More than ever, we need to get a lot done. We’re facing higher output expectations, but most of us don’t have endless resources or huge budgets; we also don’t have a workforce willing to work 60 hours a week.

None of these are necessarily bad or wrong, but are they perhaps incompatible? Can we really get more done with less and without burning our staff?

I had occasion recently to reflect on this imbalance. I’ve tried to clarify my own thinking rather than ‘cheat’ by ripping pages out of Covey’s 7 Habits (which was the Christmas reading for our whole team), although my last point is clearly a blatant ‘steal’.

Here’s where I landed.

How we can all get more sh*t done

Something to note: This was written as guidance for members of our team, but I suspect it might be useful for your own. For context, is largely three things: a digital marketing agency, a sales and marketing planning consultancy, and creators of a neat piece of software used by corporates and consultants for their own planning. My thoughts here relate mainly to the first, and were triggered relating to team members in the digital agency.

The reason that’s relevant to this article is that we are paid for outcomes, but record work by time spent. So, getting an outcome within a sane amount of time is key to our day-to-day work for clients.

Alright, enough context, now my thoughts:

Getting shit done (GSD) means:

Doing the right things. No-one will thank you for doing the work that doesn’t matter. Nor will you thank yourself. But prioritisation isn’t enough. We also need to seek clarity. If you are asked to do something, maybe spend a minute or two clarifying what is asked and its urgency. And if you think the ‘ask’ is wrong (wrong person, wrong approach, wrong priority), spend another minute debating that too. Spending a day fixing a problem that was misunderstood or mis-prioritised is frustrating for both parties in that conversation. And once you are clear, write it down. Most of us overestimate our ability to remember. Once the task is clear, spend a minute writing that clarity down. Perhaps send a copy to the other person (customer or colleague) if you agreed a change from the first request.

Closing tasks out. If the thing is in your hands or your head, do the work now. If you simply must move on to something else, then why did you pick it up? Triaging is OK. Spending 15 minutes in the morning to work out which of your emails need to have dedicated time allocated to them, and doing so before putting them aside is time well spent. Another 15 minutes on quickly replying to or delegating the rest is OK. Spending 30 minutes meandering between easy tasks and hard or unfinished ones, is not.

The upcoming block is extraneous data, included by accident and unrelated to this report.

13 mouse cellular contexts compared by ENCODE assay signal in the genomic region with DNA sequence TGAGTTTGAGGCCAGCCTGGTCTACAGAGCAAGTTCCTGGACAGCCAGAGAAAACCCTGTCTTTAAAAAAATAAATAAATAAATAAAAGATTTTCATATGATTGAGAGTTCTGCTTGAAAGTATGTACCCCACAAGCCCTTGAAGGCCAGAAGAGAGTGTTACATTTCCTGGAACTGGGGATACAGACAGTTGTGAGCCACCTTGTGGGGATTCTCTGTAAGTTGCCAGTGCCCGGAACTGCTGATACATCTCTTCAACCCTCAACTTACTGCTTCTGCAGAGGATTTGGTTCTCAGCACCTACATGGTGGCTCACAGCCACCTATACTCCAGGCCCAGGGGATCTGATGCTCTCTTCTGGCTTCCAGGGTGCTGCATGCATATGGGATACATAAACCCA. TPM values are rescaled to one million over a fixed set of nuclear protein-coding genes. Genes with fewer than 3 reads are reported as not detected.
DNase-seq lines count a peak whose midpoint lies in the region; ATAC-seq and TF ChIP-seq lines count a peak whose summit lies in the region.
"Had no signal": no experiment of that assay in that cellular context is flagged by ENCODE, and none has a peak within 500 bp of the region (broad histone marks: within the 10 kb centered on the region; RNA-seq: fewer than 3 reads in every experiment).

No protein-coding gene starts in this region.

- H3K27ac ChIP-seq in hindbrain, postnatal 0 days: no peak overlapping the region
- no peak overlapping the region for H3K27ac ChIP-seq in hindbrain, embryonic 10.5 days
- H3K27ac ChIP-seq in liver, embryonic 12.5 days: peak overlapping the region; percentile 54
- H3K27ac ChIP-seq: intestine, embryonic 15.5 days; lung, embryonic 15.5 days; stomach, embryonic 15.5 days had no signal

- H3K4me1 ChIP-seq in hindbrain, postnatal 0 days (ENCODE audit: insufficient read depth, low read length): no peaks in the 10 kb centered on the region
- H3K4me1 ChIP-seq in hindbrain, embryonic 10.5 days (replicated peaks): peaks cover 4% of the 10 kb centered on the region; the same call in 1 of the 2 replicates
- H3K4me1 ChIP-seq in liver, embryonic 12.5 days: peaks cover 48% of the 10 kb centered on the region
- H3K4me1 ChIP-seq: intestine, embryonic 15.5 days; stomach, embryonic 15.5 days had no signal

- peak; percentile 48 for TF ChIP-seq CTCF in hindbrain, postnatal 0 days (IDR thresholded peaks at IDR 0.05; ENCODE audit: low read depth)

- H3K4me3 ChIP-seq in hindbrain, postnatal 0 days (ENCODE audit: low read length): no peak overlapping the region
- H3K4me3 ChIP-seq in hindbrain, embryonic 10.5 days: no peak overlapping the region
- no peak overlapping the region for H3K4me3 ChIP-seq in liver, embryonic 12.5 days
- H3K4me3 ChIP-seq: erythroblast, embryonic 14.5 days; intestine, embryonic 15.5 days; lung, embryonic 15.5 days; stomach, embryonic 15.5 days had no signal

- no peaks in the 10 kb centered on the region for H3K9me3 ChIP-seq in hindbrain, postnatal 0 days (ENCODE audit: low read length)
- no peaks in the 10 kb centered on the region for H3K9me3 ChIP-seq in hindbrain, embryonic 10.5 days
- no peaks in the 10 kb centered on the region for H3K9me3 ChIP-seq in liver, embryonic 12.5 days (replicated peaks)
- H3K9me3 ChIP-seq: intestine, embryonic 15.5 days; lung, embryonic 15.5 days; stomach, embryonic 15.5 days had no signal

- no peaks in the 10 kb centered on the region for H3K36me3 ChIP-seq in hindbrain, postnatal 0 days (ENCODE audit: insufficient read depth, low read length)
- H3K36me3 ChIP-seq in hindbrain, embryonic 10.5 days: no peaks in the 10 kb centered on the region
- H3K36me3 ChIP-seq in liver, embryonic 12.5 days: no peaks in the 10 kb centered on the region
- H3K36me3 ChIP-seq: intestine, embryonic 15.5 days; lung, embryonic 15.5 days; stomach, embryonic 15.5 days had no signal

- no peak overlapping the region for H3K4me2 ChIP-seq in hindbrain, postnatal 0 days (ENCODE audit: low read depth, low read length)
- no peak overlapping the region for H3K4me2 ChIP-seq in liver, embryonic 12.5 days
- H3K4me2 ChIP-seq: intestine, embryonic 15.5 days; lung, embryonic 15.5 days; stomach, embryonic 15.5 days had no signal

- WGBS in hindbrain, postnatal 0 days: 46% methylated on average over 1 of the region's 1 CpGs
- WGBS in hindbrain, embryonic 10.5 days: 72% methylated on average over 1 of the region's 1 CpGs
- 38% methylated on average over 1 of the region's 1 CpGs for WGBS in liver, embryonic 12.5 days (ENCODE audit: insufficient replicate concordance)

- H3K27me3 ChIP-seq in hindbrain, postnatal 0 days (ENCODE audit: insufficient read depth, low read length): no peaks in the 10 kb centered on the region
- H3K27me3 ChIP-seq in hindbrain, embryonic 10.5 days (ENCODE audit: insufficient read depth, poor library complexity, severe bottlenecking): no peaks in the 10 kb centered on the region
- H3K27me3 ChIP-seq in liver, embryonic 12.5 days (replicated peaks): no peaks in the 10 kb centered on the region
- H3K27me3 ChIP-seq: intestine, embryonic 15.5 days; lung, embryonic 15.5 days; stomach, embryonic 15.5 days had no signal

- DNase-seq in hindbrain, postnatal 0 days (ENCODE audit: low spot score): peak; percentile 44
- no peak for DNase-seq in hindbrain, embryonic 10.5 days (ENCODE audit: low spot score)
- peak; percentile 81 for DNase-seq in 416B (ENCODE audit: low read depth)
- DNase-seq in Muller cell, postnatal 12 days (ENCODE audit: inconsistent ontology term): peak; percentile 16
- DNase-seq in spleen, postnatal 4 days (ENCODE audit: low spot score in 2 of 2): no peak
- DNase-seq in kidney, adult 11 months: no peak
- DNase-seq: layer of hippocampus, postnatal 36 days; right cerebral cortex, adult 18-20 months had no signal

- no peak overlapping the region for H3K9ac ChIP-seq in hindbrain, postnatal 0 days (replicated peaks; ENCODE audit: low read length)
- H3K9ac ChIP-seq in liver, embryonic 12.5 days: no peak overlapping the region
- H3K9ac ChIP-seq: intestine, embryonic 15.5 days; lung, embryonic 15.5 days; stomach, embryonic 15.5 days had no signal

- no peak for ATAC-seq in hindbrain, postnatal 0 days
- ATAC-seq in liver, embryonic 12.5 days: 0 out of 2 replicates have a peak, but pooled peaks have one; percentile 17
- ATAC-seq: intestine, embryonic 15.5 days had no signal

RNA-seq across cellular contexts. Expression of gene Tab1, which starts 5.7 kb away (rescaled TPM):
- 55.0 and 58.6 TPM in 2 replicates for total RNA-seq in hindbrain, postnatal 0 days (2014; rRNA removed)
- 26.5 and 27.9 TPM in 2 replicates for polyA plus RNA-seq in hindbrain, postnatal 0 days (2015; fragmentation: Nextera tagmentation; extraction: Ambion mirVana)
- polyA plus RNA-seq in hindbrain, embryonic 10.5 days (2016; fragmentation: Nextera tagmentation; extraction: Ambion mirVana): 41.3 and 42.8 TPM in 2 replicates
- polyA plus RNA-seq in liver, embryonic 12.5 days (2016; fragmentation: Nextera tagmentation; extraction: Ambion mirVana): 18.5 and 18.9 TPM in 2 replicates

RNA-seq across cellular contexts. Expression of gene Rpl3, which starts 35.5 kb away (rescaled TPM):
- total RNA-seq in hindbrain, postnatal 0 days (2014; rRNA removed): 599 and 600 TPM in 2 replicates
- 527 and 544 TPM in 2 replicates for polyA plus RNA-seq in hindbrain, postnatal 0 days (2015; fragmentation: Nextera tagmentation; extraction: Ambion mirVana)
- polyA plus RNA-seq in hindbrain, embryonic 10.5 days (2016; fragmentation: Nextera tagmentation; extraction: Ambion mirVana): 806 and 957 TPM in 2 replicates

Doing it now. Very related to my last point, with so many tasks coming and going through our days, we pay a considerable ‘tax’ to reach the same clarity about the work at hand that we had when we last considered that task. Touching a task once rather than twice is self-evidently a good idea. So, send that follow up memo right after the meeting, not the next day. Update your plan right after the plan review meeting, not a week later when you next need to make progress.

Communicating. We’re often faced with work that we assigned to ourselves or others did for us that simply can’t get done. Getting that task done a day or a week later than it was needed can easily trigger double handling (clearly he’s not done it, so I’ll do it myself), knock-on effects for related work, and time wasted for the person waiting on the work. Simple communication can go a long way. “I’ve got this”, “I can get it done, but not until Wednesday. Is that OK?”, and “I’m running super late on this due to other priorities. Do you still want to leave it with me, or do we need to ask someone else to cover it?” are all good communications. Saying nothing in the hope that you’ll be OK is not good communication.

Turning up, working fast, turning off. Whether working from home or from an office, this is the same. Most of us found ourselves unable to separate work from home in 2020, but we need to do so for our health. The need to keep the focus on work while at work is no less real. This is not about operating as a sweatshop. In fact, at we measure time recorded per team member to confront those spending more than 40 hours at work and to help them to improve efficiency and compartmentalise their lives better, or to have grown-up conversations about workloads with their manager. But neither is it about idling through the day. I asked my favourite waiter on Saturday how his week had been, and he answered – as many would – that it was a good week. “We were busy, and the week went quickly”. Office life is much the same for most of us. Turn up (ready to work), work fast, then turn off.

Sharpening the saw. If we’re not spending a portion of our time – maybe 5% or 10% – on getting better, finding new tools, improving processes, we’re going to have to work wickedly hard or accept poor output.

By the way, if you want to talk to us about digital marketing, we’re pretty darned efficient at achieving outcomes. (We GSD).